Line graph. Partisans' dissatisfaction with government regulation of businesses and industries since 2016. Currently, a 72% high of Republicans are dissatisfied, 59% of independents and 55% of Democrats are dissatisfied. Republicans' dissatisfaction jumped from 47% to 72% after Biden took office while Democrats' dipped five points and independents' rose nine points.

Although majorities of all three partisan groups are dissatisfied with the regulation of businesses by the government, their preferences for the level of regulation are quite different.

  • 55% of dissatisfied Republicans think regulation should be decreased, but few dissatisfied Democrats agree.

  • Rather, 32% of Democrats are satisfied with the current level of regulation, 34% are dissatisfied and think it should be increased, 15% do not have a preference (but are dissatisfied), and just 6% would like to see regulations rolled back.

  • For their part, roughly equal percentages of independents are satisfied (29%) and dissatisfied and think regulations should be decreased (31%). Fewer dissatisfied independents think regulations should be increased (17%) or have no preference (11%).

Partisans' Satisfaction With Government Regulation of Businesses and Industries
Republican Independent Democrat
% % %
Satisfied 20 29 32
Dissatisfied, should be decreased 55 31 6
Dissatisfied, should be increased 4 17 34
Dissatisfied, no preference 12 11 15

Broad Majorities Across Party Lines Dissatisfied With Major Corporations

After rising 15 points last year, Americans' dissatisfaction with the size and influence of major corporations is statistically unchanged at 74% but is by one percentage point the highest reading dating back to 2001. Since 2003, at least 54% of U.S. adults have expressed dissatisfaction with big corporations. Just 26% are satisfied.


Line graph. Americans' dissatisfaction with the size and influence of major corporations since 2001. Currently, a record high of 74% are dissatisfied, essentially steady from last year's 73%, but higher than the 2020 reading of 58%.

As with government regulations, majorities of Americans across party lines are dissatisfied with major corporations' reach. This includes 67% of Republicans, 75% of independents and 78% of Democrats. While at least 51% of Democrats have expressed dissatisfaction with corporations since 2001, no more than 51% of Republicans said they were dissatisfied until last year, when dissatisfaction shot up from 36% to 65%.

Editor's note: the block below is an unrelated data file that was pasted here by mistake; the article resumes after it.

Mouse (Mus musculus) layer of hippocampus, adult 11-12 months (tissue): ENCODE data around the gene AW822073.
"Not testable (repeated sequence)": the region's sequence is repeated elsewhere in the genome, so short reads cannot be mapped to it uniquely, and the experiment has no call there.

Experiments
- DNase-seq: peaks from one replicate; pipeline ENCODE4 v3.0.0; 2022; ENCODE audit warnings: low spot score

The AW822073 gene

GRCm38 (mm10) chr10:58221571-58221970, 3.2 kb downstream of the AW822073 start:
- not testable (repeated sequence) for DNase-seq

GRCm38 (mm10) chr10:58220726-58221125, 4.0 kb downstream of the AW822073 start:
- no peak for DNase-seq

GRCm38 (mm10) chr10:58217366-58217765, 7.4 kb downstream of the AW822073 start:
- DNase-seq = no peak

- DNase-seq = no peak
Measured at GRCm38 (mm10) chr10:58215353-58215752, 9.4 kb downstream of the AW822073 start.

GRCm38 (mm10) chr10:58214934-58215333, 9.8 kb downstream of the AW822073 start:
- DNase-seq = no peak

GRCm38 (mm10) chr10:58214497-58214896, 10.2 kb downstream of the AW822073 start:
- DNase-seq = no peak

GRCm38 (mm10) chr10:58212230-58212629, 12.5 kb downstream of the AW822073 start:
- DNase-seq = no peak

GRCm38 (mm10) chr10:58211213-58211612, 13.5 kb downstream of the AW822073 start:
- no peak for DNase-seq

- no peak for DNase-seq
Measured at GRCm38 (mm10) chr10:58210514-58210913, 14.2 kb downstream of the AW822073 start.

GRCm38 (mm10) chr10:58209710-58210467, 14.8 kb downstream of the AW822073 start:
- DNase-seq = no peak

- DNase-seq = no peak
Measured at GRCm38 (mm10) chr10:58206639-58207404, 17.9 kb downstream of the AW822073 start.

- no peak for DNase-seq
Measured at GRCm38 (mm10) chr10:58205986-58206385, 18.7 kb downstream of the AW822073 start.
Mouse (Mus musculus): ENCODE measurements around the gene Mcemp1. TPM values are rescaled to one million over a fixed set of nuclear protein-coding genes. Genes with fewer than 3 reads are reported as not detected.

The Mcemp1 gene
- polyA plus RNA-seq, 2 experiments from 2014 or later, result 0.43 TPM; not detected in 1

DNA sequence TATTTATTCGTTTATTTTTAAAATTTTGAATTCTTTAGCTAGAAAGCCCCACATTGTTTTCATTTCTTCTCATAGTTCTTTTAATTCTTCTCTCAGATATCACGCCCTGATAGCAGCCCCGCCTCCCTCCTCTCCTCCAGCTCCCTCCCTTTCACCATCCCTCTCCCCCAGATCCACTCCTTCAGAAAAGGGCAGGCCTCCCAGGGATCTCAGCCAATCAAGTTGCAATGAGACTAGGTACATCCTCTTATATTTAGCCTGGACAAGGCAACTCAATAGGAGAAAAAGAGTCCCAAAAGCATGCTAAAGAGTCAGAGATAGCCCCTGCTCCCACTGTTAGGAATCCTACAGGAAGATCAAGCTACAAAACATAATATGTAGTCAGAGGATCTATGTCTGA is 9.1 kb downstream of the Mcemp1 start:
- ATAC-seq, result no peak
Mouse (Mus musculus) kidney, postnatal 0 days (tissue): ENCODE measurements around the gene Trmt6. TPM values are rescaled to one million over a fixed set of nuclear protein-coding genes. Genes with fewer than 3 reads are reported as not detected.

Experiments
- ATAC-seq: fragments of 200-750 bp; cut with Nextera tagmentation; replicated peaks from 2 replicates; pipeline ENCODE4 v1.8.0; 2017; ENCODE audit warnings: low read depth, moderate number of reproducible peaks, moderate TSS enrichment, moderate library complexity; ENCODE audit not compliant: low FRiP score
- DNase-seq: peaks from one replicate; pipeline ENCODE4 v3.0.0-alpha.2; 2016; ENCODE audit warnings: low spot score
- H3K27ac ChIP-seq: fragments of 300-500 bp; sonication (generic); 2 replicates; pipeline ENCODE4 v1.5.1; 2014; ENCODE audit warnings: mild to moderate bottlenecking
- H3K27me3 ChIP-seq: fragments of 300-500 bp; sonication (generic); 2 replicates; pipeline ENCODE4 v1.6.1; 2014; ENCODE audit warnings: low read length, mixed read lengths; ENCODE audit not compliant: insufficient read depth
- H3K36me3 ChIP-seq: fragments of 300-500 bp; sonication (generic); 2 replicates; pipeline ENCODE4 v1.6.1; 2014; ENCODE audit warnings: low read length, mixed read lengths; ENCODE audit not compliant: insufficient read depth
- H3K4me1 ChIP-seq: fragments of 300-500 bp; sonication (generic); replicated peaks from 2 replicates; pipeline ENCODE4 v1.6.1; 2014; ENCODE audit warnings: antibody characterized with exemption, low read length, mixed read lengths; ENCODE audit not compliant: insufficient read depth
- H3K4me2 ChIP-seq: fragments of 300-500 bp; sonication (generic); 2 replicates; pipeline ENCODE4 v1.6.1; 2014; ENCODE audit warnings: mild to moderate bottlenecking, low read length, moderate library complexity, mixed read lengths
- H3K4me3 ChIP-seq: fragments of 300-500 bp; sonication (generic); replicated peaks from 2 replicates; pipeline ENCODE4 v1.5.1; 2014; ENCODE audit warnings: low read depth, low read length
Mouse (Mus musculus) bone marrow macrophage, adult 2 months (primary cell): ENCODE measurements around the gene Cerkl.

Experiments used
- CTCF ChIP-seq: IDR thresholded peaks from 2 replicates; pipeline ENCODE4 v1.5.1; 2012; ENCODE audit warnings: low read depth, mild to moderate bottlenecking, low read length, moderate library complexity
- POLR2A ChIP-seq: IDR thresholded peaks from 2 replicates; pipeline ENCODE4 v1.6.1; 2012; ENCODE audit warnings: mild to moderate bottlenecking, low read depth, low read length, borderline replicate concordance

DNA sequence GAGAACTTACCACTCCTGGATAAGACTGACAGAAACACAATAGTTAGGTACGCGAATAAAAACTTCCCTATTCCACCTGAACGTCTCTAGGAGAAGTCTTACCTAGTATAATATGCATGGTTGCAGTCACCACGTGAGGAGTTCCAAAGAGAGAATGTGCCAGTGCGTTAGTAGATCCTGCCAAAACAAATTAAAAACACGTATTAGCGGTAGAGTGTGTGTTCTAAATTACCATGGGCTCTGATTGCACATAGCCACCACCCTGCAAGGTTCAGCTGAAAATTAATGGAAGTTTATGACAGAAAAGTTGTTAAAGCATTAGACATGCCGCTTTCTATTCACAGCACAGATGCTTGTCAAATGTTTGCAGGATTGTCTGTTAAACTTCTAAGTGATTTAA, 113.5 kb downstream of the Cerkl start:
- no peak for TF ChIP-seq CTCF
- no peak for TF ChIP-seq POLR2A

Line graph. Partisans' dissatisfaction with the size and influence of major corporations since 2001. Currently, 78% of Democrats, 75% of independents and 67% of Republicans are dissatisfied. Republicans' dissatisfaction jumped from 36% to 65% between 2020 and 2021 and is at its highest point historically. Democrats' and independents' dissatisfaction levels have been less prone to sharp swings.

Unlike their views on government regulations, however, partisans who are dissatisfied broadly agree that large corporations should have less power than they do now, including 68% of Democrats, 63% of independents and 53% of Republicans.

Partisans' Satisfaction With Size and Influence of Major Corporations, 2022
Republican Independent Democrat
% % %
Satisfied 33 24 22
Dissatisfied, should have less power 53 63 68
Dissatisfied, should have more power 1 4 3
Dissatisfied, no preference 13 8 7

Bottom Line

Dissatisfaction with government regulations on businesses and industries and the size and influence of major corporations are at their highest points in Gallup's polling. Republicans have become significantly less satisfied with both measures since Biden became president, and Democrats' satisfaction levels have not changed much. Although Republicans and Biden differ in their preferences for government regulation, they could find common ground in their mutual desire to strip major corporations of their vast influence.